First, dig up your roots! Below is a picture of what a typical dandelion plant looks like in the grass when it’s not in bloom.
I have been making my own fresh dandelion root tincture for years, even running around and digging up roots from the grounds of our apartment complex when we used to live in an apartment in Maryland many ages ago! In order to dig up the roots it’s best to choose a time when the ground is pretty soft, like after a good rain, position your shovel about 6-8 inches out from the center of the plant and dig around it until you can pry up the plant with a “block” of dirt surrounding the roots. Using your hands, carefully remove the dirt until the roots are exposed, being careful not to break off any pieces. You will need several plants.
Once you have collected all of your roots, take them inside and wash off as much of the dirt as you can, also cut off the greens (I usually save these and feed them to the goats or rabbits, when we used to have rabbits…).
Next, chop up all your roots into bite-sized pieces and loosely fill a pint or quart sized jar with them, depending on how much you have. For this post I decided to make a pint of fresh dandelion root tincture.
Fill the jar to the top with the vodka, any ol’ cheap vodka will do, it doesn’t have to be something special..unless you prefer a nicer brand..there is no rule that says that you can’t use good vodka…I, however, prefer to save that for my martinis, shaken not stirred please 😉
After filling, screw on the lid and keep in a dark cool place for at least 6 weeks or longer, the longer it sits the more potent it becomes. The back corner of a seldom used kitchen cabinet that isn’t near the stove is a good place. After about 2 days, check on it and top it off if necessary as some of the vodka gets absorbed by the roots. After 6 weeks strain out the roots squeezing as much vodka as you can out of the roots, you can store the resulting tincture in the same jar just make sure you don’t expose it to light as light causes the active components of the tincture to rapidly decay. So, inside a cabinet is a good idea 🙂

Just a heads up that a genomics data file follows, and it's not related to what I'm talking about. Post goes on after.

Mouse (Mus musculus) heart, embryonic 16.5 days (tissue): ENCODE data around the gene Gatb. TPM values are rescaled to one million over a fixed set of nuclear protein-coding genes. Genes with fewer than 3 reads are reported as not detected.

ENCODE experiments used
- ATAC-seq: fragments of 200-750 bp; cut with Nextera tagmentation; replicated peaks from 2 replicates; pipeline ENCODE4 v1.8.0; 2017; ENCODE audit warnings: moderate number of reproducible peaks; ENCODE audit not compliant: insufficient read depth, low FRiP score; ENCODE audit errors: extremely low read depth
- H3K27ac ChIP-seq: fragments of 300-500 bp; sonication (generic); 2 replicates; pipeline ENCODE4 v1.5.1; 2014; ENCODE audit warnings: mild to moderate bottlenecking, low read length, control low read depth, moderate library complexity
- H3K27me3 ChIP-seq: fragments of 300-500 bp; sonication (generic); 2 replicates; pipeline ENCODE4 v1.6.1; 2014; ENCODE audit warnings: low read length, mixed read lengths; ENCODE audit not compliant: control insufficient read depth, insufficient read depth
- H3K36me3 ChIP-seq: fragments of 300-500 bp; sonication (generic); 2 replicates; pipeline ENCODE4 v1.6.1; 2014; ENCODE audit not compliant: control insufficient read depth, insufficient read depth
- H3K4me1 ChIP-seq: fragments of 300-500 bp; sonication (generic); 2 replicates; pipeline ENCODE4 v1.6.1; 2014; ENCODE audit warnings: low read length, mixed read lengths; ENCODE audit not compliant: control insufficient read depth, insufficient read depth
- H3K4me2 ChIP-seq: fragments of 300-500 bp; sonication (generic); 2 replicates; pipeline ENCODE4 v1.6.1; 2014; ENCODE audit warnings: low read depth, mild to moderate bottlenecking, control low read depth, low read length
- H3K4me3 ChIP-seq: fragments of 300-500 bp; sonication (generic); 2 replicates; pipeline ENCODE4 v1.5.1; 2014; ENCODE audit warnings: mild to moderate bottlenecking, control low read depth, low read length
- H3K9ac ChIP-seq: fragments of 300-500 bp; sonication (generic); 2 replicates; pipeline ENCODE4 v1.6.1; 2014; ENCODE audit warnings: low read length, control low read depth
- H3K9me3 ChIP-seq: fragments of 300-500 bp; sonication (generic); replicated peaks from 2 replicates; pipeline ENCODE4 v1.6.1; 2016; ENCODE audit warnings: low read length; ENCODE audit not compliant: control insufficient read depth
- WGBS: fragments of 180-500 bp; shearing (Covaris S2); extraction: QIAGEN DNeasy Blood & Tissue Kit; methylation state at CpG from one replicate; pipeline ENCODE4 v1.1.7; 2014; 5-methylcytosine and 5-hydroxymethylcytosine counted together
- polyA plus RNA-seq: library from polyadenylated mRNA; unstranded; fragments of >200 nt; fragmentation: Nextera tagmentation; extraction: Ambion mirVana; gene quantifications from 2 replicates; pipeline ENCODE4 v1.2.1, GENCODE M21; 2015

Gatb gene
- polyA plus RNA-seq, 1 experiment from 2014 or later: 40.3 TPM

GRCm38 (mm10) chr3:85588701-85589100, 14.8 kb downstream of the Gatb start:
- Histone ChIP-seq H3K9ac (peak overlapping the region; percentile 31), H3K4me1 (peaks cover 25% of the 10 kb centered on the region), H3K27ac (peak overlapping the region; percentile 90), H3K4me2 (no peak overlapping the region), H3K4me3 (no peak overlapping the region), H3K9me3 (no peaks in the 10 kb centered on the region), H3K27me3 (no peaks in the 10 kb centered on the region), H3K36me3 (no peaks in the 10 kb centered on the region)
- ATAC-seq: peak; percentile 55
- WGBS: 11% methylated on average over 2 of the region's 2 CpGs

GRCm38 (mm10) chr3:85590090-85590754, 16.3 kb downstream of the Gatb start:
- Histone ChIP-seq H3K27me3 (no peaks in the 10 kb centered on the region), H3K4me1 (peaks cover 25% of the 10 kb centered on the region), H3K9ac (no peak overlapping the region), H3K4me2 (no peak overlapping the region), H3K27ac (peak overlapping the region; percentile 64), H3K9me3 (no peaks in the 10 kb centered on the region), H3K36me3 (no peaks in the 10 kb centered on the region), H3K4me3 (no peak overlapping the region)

Dandelion root is great for all kinds of digestive and intestinal issues, especially for stimulating digestive enzymes in the liver and pancreas, increasing the body’s ability to absorb nutrients from food, and reducing sugar cravings! Anything bitter tasting will help with these issues as it is the bitter taste itself that acts as the catalyst to increase the production of these enzymes. You have to taste the bitter flavor for it to work, you cannot try to mask it with other flavors. Most people in our society have a strong aversion to bitter flavors, preferring sweet and salty instead, and that is why most suffer from diseases that are the by-product of malnutrition because their bodies are not able to assimilate all the nutrition from their food due to poor digestion. The bitter flavor has grown on me and I miss it if I don’t have it regularly. This fresh tincture will also help preserve and detoxify your liver which is your body’s “janitor”, this is especially important during pregnancy which can be hard on the liver, responsible for keeping the blood clean and clean blood = LONG LIFE! Dandelion is one of my top five favorite herbs, something you can take throughout your life as a ‘health promoting tonic’. You can take it as a tea or a tincture..I usually take about 1/2 tsp. of tincture a few times a week when I have it on hand. You can also cook with it in soups and stir fries, although I would use only a tablespoon of chopped up root for your average sized wok full of veggies. Enjoy! 😀